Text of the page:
CALLAHAN: The manuscript is just sitting somewhere. So I’m kind of curious…

SMITH: You’ve got to find that.

CALLAHAN: Your book actually made me want to dredge up some of the family writings. I felt like it was arranged in what felt like this very massive chest of little drawers, which are kind of opened and closed again. I wondered if you could speak a bit to the way you were thinking about form in relation to content.

SMITH: Well, to answer that backwards, I have obscenely bad ADHD. Sitting in one drawer for a long time does not appeal to me. I don’t think I could have done it that way. I really admire people who can write a whole book about being in a lift or whatever, but I couldn’t not jump between drawers. I don’t know what your process is, but I’m a 500 words in the morning guy, which always ends up defining the structure more than you expect. Splurges are better at staying on topic, maybe. I’ve forgotten the first half of the question…

CALLAHAN: Well, the form in relation to the content. I thought it felt like this translation of grief as a form. Something about the repetition or the rumination, the deterioration, the haunting of grief. The form just beautifully suited the content. So I was curious how you were thinking of it.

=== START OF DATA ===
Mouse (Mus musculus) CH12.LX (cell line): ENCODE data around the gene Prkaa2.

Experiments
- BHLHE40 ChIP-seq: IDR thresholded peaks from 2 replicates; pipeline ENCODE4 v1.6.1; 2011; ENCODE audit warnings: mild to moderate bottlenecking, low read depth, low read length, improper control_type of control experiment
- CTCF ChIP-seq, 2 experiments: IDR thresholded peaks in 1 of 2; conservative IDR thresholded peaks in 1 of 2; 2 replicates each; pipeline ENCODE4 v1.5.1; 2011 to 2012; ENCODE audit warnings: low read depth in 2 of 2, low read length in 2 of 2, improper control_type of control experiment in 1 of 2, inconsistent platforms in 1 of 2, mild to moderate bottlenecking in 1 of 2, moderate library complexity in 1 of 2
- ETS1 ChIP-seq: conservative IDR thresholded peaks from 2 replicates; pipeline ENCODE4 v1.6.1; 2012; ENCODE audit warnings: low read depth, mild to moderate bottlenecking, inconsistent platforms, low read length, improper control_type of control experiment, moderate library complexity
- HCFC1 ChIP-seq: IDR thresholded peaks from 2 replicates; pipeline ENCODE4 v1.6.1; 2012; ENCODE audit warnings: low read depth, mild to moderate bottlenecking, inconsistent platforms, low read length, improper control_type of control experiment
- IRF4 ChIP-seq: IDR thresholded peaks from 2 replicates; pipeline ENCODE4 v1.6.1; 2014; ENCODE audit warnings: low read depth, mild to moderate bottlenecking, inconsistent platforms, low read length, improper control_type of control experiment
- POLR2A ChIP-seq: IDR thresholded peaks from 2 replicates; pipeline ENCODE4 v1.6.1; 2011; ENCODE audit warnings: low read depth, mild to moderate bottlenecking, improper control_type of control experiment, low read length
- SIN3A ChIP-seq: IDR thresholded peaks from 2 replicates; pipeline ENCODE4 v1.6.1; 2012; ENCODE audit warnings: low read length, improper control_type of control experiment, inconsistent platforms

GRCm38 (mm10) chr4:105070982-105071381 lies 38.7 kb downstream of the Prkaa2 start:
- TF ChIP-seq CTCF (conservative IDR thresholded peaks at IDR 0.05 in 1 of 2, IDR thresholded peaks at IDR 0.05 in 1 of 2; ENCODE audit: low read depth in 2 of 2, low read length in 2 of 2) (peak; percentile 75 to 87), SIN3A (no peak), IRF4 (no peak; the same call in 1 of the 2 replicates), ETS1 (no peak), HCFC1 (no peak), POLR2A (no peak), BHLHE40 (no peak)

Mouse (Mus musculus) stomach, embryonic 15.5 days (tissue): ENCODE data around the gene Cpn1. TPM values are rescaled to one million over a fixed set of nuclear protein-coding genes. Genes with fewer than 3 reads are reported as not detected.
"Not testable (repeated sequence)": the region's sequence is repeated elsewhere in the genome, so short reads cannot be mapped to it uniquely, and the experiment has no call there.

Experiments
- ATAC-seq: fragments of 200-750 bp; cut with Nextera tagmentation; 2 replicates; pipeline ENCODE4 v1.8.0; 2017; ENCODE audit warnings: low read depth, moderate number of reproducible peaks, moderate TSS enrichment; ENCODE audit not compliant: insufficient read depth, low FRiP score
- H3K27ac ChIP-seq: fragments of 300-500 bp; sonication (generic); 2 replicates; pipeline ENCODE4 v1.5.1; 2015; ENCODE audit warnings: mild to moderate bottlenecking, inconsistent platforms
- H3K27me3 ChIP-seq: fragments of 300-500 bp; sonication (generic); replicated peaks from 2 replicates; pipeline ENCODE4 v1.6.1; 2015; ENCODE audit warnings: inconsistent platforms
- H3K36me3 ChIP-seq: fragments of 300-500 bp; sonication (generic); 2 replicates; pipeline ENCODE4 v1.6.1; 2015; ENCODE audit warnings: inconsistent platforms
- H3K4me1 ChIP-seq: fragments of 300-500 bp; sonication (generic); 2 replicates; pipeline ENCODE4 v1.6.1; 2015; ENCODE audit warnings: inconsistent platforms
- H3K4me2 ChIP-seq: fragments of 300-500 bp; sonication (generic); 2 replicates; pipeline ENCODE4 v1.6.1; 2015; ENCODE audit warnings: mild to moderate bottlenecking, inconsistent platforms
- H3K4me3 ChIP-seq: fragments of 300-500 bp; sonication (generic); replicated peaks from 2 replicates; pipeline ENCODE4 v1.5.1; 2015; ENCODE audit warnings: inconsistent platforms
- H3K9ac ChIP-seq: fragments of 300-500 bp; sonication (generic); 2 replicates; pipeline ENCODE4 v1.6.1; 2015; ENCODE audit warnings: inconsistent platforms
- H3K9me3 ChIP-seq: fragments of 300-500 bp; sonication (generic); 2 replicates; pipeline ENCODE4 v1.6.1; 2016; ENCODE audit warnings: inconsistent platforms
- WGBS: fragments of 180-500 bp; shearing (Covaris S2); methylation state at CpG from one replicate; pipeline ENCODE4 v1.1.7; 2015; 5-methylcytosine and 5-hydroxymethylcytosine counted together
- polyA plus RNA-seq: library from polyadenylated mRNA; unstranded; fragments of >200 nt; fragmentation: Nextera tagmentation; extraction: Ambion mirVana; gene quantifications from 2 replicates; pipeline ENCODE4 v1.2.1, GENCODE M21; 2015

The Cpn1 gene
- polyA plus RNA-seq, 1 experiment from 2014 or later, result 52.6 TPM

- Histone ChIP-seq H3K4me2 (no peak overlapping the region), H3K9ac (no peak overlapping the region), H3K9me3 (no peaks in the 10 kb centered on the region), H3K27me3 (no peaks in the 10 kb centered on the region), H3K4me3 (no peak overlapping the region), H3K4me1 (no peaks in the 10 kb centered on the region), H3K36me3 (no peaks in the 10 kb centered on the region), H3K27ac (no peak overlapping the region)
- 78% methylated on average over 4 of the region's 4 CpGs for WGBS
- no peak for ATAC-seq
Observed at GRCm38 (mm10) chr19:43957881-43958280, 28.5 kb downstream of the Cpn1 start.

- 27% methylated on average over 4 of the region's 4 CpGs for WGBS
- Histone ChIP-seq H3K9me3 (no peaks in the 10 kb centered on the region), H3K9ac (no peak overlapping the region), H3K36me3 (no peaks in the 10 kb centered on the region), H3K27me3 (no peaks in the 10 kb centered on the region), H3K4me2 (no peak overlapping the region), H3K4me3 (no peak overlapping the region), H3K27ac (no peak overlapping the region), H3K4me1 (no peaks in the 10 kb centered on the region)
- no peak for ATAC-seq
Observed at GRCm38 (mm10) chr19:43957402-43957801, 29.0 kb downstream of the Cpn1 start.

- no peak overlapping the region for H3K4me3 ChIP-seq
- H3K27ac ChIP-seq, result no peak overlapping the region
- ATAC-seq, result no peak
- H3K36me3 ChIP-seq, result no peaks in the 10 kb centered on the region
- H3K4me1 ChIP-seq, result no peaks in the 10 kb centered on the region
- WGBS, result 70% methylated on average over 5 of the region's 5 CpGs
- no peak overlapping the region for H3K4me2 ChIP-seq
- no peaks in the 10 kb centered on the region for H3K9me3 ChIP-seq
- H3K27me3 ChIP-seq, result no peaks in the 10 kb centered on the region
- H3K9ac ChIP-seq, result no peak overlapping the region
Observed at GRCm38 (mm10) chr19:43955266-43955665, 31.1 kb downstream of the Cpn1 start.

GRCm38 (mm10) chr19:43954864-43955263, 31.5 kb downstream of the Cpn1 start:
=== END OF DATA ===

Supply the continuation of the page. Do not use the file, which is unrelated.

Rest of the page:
SMITH: Oh, absolutely. Very few of my friends read and they have attention spans as short as mine. So I knew for them to actually enjoy it, it had to move along really fast and be very staccato. But that is also how one experiences grief. I knew I wanted to do a haunted house benzo novel. I don’t know if you’ve taken a lot of those, but over a period of time, that’s just how your brain works, because you lose medium and long-term memory and you’re very in the moment. Grief does the same thing, where it kind of dulls. You just don’t want to be in the past at all because it’s so painful.

CALLAHAN: There’s so many moments of really beautiful present-ness and being in a space, just catching the air. I felt an awareness that you only have when you’re in this total state of grief.

SMITH: One of my rules was that the protagonist is allowed a memory every 50 pages, otherwise he doesn’t have thoughts that aren’t actions, basically.

CALLAHAN: I was wondering about that…